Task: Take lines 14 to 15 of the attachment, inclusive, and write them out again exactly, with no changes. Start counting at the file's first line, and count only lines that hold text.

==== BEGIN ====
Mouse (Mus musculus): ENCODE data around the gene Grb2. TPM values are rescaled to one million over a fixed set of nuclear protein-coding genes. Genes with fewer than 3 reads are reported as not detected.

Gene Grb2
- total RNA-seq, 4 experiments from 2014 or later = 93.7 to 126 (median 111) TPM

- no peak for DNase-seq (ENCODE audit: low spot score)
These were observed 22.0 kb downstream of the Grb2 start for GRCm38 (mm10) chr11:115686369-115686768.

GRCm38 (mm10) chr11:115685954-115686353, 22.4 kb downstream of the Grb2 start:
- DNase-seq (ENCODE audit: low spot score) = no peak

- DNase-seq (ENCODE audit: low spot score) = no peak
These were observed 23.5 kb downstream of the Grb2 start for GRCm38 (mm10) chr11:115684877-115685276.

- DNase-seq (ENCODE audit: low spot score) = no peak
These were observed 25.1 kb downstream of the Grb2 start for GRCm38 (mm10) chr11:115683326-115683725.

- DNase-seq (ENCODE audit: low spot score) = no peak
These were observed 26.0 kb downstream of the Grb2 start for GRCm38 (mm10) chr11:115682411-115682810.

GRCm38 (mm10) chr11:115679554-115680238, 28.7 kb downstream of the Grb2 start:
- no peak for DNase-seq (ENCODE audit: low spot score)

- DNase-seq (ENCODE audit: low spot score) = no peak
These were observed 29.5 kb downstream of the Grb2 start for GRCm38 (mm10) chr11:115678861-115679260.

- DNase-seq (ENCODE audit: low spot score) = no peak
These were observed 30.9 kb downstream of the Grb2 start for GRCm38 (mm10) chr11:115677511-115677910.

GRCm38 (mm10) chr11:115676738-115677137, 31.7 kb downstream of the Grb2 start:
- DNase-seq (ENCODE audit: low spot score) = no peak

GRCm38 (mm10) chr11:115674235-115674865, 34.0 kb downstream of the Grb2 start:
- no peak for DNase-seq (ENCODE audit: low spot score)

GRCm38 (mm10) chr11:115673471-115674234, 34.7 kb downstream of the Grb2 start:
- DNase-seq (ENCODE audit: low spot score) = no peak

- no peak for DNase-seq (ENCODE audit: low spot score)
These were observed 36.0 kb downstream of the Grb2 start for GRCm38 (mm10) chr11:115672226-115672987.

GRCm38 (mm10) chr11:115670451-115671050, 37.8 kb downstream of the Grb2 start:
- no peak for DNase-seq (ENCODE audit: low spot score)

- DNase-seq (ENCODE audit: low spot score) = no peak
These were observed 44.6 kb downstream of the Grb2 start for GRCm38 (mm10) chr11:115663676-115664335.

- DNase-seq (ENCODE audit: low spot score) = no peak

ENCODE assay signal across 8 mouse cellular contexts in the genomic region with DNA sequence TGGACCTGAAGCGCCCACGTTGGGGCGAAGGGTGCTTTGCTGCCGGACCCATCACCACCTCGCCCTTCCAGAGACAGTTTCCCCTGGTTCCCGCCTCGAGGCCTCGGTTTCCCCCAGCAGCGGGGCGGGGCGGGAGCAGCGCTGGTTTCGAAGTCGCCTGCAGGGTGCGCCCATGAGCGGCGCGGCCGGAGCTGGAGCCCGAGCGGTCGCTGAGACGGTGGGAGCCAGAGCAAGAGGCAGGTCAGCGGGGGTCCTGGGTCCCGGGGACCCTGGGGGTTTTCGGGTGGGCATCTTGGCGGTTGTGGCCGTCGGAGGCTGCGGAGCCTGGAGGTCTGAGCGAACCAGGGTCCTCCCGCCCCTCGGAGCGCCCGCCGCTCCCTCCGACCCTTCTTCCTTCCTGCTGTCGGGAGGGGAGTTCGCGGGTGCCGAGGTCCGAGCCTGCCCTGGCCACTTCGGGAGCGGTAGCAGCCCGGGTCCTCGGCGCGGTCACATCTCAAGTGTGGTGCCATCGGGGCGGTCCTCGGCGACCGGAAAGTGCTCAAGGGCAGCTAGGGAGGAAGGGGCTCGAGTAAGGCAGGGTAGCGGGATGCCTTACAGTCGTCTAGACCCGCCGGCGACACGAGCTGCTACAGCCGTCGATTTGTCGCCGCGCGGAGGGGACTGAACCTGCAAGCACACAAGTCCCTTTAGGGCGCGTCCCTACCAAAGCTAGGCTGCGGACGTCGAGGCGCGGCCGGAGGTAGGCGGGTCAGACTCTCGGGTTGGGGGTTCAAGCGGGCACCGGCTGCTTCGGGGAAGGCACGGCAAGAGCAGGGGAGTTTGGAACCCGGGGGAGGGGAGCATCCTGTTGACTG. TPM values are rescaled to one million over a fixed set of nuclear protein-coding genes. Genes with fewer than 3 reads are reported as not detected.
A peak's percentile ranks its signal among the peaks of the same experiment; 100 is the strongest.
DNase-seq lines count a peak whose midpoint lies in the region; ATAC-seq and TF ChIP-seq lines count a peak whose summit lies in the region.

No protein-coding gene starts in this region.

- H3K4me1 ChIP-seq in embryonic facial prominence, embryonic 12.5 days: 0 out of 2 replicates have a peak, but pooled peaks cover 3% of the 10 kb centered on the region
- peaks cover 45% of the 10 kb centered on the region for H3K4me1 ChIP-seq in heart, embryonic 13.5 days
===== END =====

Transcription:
GRCm38 (mm10) chr11:115679554-115680238, 28.7 kb downstream of the Grb2 start:
- no peak for DNase-seq (ENCODE audit: low spot score)